Google leaving China?

January 13, 2010
By | 2 Comments

Homepage of Google.cnAlongside economic growth and growing privatization in China, government censorship of entertainment and information media has remained in effect. Though outlets are generally no longer government-owned, there are limits to what can be said and done. Thus, when launched in 2006, Google agreed to abide by China’s censorship policies, removing certain search results from their listings.

Now, Google has announced that they may change that policy. It seems that a large-scale attack on their servers – as well as those of other major businesses, reportedly including Adobe – originated in China, and appeared targeted on the Gmail accounts of Chinese human rights activists. In a concluding paragraph to a blink-and-you-miss-it blog post, Google says:

These attacks and the surveillance they have uncovered–combined with the attempts over the past year to further limit free speech on the web–have led us to conclude that we should review the feasibility of our business operations in China. We have decided we are no longer willing to continue censoring our results on, and so over the next few weeks we will be discussing with the Chinese government the basis on which we could operate an unfiltered search engine within the law, if at all. We recognize that this may well mean having to shut down, and potentially our offices in China.


In the wake of the announcement, questions are being raised about whether the attacks originated inside the Chinese government, about the overall security of Google’s cloud-computing products, and about what this will mean for the over 300 million Internet users in China. Already, Secretary of State Clinton has asked for an explanation from the Chinese government, as “The ability to operate with confidence in cyber space is critical in a modern society and economy,” and Google has announced that Gmail will begin to automatically encrypt data for all users. Zhou Shuguang, a Chinese blogger, tells The Washington Post that “the withdrawal from China will wake up more Chinese and make more people discover that China lacks freedom on the Internet and the government has very strong censorship online. There are no benefits to people at all if Google continues to make concessions with Chinese authorities.” Certainly, Google withdrawal would be hugely unpopular among those who use the search engine.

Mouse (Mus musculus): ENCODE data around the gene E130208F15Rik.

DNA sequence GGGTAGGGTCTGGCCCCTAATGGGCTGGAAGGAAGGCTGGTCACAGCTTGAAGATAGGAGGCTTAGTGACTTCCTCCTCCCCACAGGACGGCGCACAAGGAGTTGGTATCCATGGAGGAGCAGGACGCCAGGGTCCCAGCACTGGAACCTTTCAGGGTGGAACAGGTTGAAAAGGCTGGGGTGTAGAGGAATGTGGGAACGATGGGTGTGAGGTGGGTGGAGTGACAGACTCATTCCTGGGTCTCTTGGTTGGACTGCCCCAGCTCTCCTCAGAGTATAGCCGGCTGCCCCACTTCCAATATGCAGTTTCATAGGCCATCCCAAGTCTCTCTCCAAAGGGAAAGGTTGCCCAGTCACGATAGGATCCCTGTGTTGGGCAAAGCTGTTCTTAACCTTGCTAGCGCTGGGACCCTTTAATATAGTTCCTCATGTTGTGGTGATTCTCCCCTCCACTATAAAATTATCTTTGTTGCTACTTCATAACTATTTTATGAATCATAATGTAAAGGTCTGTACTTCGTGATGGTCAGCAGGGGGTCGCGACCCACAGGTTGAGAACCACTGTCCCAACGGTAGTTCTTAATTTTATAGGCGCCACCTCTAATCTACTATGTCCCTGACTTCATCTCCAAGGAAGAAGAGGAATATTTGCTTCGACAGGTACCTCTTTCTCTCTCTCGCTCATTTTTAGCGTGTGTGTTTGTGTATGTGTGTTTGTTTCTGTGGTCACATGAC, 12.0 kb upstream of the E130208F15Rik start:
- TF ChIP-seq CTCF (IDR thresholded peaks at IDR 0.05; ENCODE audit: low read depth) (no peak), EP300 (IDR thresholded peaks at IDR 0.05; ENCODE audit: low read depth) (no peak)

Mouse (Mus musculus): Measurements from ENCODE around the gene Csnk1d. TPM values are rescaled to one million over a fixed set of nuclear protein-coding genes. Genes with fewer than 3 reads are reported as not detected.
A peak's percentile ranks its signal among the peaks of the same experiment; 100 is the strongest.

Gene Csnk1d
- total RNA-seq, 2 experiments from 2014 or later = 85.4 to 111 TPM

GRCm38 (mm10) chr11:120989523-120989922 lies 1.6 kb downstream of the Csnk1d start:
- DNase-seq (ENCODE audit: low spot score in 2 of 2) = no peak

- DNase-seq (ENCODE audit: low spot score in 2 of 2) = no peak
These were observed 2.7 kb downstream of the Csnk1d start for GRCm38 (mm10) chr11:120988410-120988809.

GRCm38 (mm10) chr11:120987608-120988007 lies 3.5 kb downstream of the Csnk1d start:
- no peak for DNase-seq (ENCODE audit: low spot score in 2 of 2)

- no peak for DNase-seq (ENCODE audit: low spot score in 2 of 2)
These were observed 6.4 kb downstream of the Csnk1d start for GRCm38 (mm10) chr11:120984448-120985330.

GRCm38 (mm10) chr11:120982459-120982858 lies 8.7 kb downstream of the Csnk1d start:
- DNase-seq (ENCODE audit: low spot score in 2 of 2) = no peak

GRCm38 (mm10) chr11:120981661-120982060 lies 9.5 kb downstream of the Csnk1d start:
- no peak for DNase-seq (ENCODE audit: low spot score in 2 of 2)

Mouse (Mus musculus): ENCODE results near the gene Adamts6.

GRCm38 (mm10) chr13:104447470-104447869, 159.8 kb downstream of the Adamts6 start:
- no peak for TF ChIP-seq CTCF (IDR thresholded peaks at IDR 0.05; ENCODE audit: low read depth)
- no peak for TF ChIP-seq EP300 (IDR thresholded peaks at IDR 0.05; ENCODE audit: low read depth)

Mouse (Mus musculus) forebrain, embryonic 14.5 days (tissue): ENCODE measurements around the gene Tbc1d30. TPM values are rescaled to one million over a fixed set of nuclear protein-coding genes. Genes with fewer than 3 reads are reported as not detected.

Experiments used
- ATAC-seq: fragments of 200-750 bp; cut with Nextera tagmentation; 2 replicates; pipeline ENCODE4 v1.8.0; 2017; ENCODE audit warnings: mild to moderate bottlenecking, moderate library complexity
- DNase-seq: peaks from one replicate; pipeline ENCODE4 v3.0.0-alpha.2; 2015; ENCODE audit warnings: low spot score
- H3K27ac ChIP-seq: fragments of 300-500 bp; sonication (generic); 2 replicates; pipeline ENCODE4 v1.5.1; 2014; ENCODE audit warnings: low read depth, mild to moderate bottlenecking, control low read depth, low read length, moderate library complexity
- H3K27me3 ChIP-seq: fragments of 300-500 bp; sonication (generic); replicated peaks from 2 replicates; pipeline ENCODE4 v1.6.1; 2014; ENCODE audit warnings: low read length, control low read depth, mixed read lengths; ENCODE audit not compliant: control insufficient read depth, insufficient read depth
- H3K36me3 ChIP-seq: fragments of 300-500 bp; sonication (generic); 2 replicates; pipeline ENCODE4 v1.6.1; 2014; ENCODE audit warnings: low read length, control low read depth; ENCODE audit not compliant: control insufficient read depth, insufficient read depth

Competing Chinese search engines, on the other hand, are downplaying Google’s announcement as a business decision made because of Google’s relatively small (20-30%) market share. Baidu, which controls roughly two-thirds of the Chinese search engine market, has already seen its shares rise 16% since the announcement, as it may soon become even more dominant.

There are obvious issues of freedom of speech, human rights, national policy, and industrial factors at play in this scenario, and it looks to be a high-profile developing story. Here, global networks are crashing up against national policies and cultural norms, and it’s unclear what (if any) outcome could satisfy the competing interests at play.


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2 Responses to “ Google leaving China? ”

  1. Wes Jacks on January 17, 2010 at 1:47 AM

    A good summary of the situation, Liz. But, as someone living here, I’d caution readers to be skeptical of any quotes that imply this will be a real ‘wake up call’ to average internet users in China. They know their internet is limited, and this particular blip will probably do little to shake things up. News media here is already casting Google as a whiny international company who has failed to conquer China in the way it wanted to and is now trying ignore Chinese law and infuse Western ideology into the realm of business. In any case, locals here tend to cheer pretty loudly when foreign companies are outmatched by local ones, as is clearly the case in this area of the market.

    • Liz Ellcessor on January 22, 2010 at 10:25 PM

      Really great points, Wes – I obviously can’t comment on the situation on the ground as well as you can!

      For more on the local situation, though, I thought Tricia Wang’s comments were really interesting. She’s currently doing work with Chinese migrants and technology, and she gets into a few of the immediate and long-term possibilities of the Google/Baidu situation.